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Please view important safety information before taking WebmarkTrium™.

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Important Safety Information:

1. The most common side effects of WebmarkTrium™ are bloating, wheezing, cramping, and dry mouth. Less commonly occurring reactions include blurred vision, double vision, and severe headache.

2. WebmarkTrium™ may lead to excessive use of banner advertising, including animations that take over a visitor’s entire screen. Please see weatherchannel.com for examples.

3. Some patients saw decreased search engine rankings, increased search engine penalties, and even search engine banishment in severe cases. Please see Google's Webmaster Guidelines for more information.

4. In some instances, patients experienced hot flashes, profuse sweating, and severe chest pain, especially when taken in conjunction with decreased organic search rankings (Please reference item #3 above).

5. Some delusional behavior may occur, such as believing that Social Media alone will make or break your business. If this occurs, drink 8 tall glasses of water, throw out WebmarkTrium™, and read professional web marketing blogs until symptoms subside. Then reference this primer on SMO for more information.

6. If WebmarkTrium™ is taken on an empty stomach, it may cause excessive frequency of email blasts with poorly crafted subject lines, lack of text content, and ridiculously bad offers. In some cases, abysmal Open, Click Through, and Conversion rates were seen in patients who refuse to scrub their lists.

7. In aggressive marketers, WebmarkTrium™ has been known to cause hostile and frequent spamming of social media sites, which may cause retaliation in the form of attacks on the patient’s website. WebmarkTrium™ is not responsible for server downtime, negative blog posts, or threats from social media users (especially digg users).

8. WebmarkTrium™ may cause extreme nervousness and jitters, especially when accompanied by executive team meetings where patients are required to explain web marketing results. We recommend breathing into a paper bag, drinking exorbitant amounts of green tea, and doing yoga prior to the meeting. If all else fails, try telling jokes in order to deflect any severe criticism and/or termination.

9. Patients may experience feelings of desperation, which may lead to skewed web analytics reporting, especially when reports are generated after failed email campaigns. (Please reference item #6 above.)

10. WebmarkTrium™ has been known to cause duplicate content issues, temporary redirects, extreme use of session variables, and cloaking, especially when taken while implementing website redesigns.

11. Your doctor may choose to start you on lower doses of WebmarkTrium™ if there is a history of unethical use of Word of Mouth Marketing, including paying others to buzz about your products, not revealing the relationship, or in severe cases, faking your own identity and blogging about your own products in a hope that it will drive sales. WebmarkTrium™ may enhance the feeling to conduct unethical WOM.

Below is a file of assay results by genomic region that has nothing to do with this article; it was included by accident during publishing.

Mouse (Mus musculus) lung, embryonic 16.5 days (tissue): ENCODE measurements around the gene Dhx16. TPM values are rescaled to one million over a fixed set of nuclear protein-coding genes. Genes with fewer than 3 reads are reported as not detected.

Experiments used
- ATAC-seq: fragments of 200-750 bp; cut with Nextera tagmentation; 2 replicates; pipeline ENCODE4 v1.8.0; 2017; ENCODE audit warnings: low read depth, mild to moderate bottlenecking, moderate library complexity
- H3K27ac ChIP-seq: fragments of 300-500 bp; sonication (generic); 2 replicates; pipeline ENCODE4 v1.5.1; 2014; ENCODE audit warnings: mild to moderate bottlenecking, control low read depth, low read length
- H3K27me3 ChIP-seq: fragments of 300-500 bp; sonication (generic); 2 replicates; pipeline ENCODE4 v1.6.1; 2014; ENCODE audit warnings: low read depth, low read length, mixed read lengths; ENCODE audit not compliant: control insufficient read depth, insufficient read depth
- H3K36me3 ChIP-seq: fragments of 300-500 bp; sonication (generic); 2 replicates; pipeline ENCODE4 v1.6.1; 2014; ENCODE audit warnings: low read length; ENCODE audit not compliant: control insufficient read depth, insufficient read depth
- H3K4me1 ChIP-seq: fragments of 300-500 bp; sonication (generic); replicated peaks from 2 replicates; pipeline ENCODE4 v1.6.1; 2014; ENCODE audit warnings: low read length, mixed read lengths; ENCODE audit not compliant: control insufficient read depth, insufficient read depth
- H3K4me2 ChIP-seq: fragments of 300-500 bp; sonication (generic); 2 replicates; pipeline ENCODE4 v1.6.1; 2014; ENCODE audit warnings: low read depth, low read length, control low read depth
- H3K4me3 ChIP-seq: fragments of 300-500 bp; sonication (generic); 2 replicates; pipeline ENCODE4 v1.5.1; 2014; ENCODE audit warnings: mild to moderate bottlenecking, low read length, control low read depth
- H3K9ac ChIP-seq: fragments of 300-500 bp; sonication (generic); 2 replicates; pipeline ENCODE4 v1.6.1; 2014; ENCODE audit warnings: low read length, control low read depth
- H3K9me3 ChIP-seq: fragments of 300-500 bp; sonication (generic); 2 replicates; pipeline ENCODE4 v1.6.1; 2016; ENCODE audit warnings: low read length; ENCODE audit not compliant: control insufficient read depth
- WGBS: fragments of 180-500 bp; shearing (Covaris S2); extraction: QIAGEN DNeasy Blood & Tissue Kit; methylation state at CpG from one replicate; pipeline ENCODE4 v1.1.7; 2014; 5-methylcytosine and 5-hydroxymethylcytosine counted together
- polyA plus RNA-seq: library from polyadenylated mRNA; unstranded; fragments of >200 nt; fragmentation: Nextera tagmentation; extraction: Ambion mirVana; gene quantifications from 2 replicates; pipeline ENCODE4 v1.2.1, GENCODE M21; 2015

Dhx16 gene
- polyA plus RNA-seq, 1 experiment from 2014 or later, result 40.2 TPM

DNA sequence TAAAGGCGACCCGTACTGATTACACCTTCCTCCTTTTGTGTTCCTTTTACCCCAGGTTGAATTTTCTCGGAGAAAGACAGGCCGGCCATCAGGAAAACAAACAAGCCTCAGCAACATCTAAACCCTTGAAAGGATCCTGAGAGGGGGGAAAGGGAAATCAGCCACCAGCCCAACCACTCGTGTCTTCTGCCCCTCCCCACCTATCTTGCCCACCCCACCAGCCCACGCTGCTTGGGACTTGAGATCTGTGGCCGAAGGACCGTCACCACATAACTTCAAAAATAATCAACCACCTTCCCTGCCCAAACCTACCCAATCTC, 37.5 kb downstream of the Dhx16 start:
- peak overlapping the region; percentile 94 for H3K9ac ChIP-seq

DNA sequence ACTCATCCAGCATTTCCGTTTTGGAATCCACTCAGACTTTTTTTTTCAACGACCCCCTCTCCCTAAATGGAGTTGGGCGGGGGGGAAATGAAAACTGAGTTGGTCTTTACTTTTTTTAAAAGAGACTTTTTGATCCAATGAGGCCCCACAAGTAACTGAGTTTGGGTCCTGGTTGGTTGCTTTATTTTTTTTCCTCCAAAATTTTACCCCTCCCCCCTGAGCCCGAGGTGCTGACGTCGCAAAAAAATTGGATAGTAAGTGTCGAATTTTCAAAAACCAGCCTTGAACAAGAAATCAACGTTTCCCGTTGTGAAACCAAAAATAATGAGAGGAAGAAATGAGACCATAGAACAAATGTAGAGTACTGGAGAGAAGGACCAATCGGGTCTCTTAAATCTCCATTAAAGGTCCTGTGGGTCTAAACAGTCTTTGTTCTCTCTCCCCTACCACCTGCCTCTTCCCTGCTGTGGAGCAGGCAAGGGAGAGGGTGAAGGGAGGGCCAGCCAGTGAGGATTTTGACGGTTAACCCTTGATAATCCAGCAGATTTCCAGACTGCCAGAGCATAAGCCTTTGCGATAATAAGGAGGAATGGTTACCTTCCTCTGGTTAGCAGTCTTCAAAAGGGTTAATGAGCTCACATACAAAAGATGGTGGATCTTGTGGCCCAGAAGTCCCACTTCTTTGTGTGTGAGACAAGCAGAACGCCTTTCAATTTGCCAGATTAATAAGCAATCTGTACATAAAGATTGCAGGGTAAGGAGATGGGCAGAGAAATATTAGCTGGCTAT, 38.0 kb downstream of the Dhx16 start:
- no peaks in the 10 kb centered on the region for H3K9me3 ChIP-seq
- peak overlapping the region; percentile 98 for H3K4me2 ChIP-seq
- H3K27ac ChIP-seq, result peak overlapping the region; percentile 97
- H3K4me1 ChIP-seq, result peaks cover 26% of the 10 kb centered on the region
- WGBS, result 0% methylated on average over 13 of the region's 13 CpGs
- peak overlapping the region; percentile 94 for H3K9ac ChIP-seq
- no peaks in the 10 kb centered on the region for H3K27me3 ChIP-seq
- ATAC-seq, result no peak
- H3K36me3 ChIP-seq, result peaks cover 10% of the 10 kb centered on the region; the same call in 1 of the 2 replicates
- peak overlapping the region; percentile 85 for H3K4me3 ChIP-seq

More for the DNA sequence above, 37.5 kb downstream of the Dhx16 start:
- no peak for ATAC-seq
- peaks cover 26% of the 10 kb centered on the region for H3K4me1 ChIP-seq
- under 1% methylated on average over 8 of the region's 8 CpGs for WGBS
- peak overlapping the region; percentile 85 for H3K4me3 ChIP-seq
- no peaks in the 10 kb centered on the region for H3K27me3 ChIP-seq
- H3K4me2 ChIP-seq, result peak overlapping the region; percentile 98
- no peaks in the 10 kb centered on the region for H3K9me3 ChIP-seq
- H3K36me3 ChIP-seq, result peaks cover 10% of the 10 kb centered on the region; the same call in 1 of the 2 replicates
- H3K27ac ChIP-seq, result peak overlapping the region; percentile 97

12. May lead to decreased quality scores, low ROI, and increased click fraud in patients that began the use of WebmarkTrium™ prior to understanding how paid search actually works.

13. Taking WebmarkTrium™ while visiting YouTube may result in the launch of dreadful web video campaigns, shot by a “buddy you know”, with no script, bad actors, horrible lighting, bad audio, shaky footage, and the use of copyrighted music. In some cases, lawsuits follow quickly and aggressively.

14. WebmarkTrium™ may cause some patients to hire agencies based solely on name versus skill-set and actual results.

15. The combination of caffeine and WebmarkTrium™ may cause sleeplessness and fatigue, primarily after launching poorly crafted web marketing campaigns. This was followed by excessive nail biting, fainting, and bouts of nausea.

16. WebmarkTrium™ may also lead to a strong denial that a patient’s products and pricing are actually competitive when all information collected by analysts point to a bad business model and a sinking business.

17. If a patient is new to web marketing and doesn’t understand blogging, WebmarkTrium™ may lead to anonymous blog posts, the faking of identity (infiltration), blog spamming, and other naughty things people shouldn’t do.

18. In “flavor of the month” patients, WebmarkTrium™ may lead to allocation of budget and resources to web video campaign of dancing dog with product dangling from collar. We are not responsible for web video campaigns that tank, injury to animals as the result of WebmarkTrium™, or for customer backlash. Patients are on their own if this occurs…

19. In clinical studies, no difference was seen in patients taking WebmarkTrium™ versus placebo.

20. We cannot guarantee that WebmarkTrium™ will actually increase your web marketing knowledge.

21. OK, don’t use WebmarkTrium™.


I'm Glenn Gabe and I approved this message.